- Opening a safety rated interlocked access gate and tripping a laser scanner presence sensing device in the hazard zone. Reset requires clearing the laser scanner, gate closure, control panel reset and machine restart (two safety devices and three distinct restart actions) to resume operation.
Engineered controls (machine guarding) and engineered devices may be supplemented by partial lockout as an added layer of protection. Examples include:
- Lockout of one energy control point
- Lockout of an interlock (e.g. to prevent closure of a door during the task)
- Lockout of an E Stop (to prevent reset during the task)
It is important to note that the second two examples are not acceptable for performing normal LOTO and are only considered additional levels of control for alternative protective measures.
These safety control/engineering controls may be supplemented but not replaced with warning and alerting techniques such as automated visual and audible alarms, barricades or warning signage, as well as other safe work practices, procedures, training and personal protective equipment to add additional layers of protection.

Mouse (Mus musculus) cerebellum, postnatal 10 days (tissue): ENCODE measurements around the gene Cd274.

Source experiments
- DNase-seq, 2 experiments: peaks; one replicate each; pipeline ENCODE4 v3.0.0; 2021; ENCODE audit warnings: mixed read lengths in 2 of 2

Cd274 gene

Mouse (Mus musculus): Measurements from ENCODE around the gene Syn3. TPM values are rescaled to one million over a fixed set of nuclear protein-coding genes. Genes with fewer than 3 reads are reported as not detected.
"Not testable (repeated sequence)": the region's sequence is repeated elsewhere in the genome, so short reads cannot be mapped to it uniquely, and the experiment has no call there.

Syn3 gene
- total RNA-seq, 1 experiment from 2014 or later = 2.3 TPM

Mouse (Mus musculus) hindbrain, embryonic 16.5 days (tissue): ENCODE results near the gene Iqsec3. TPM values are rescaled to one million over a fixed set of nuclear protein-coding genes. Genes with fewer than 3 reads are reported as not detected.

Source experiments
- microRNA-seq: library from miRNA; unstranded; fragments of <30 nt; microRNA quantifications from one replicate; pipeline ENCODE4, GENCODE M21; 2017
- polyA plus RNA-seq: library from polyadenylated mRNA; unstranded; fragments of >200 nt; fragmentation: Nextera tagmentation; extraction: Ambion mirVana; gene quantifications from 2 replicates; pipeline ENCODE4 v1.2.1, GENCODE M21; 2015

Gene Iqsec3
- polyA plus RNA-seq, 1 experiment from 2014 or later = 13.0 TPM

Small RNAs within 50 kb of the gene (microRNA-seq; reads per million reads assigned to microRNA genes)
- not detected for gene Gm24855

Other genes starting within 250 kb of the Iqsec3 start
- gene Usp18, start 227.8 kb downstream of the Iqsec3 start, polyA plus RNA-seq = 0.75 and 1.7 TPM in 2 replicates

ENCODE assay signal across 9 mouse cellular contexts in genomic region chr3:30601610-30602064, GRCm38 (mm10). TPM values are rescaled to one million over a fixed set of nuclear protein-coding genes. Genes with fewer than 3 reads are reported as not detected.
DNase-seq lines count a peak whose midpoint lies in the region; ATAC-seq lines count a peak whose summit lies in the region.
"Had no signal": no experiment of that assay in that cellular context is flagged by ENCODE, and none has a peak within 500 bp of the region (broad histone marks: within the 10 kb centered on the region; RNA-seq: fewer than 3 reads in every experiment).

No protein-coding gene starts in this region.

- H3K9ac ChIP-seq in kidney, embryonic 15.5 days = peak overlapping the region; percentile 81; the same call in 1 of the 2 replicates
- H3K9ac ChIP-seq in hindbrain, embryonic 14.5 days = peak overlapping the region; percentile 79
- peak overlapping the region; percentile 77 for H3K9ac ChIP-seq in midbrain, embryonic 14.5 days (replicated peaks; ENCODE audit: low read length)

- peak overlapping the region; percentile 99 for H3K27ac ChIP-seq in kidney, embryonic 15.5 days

What’s the requirement for documentation of alternative control measures?
As with normal LOTO energy control procedures, the employer must document the alternative control measures procedures in a procedure format, and train employees to recognize the difference between the requirement for LOTO and use of alterative protective measures. We recommend a best practice of integrating these in a single machine-specific energy control procedure where all identified servicing and maintenance tasks are identified and procedures for both LOTO and alternative measures are defined.
What about tasks that require partial energization?
Where partial energization is necessary for some tasks (e.g. in order to hold parts, save information, retain heat, or provide local lighting), alternative control methodologies may be used for personnel safety. The employer must conduct a risk assessment to determine the safest method of machine, equipment or process access.
The ANSI Z244.1 Standard provides specific industry-specific example options of alternative methods of hazardous energy control in annexes: Annex H - Printing Industry; Annex I - Plastics Industry. Annex J - Robotic applications. In any of these examples, all provisions of this standard apply in the development of alternative methods.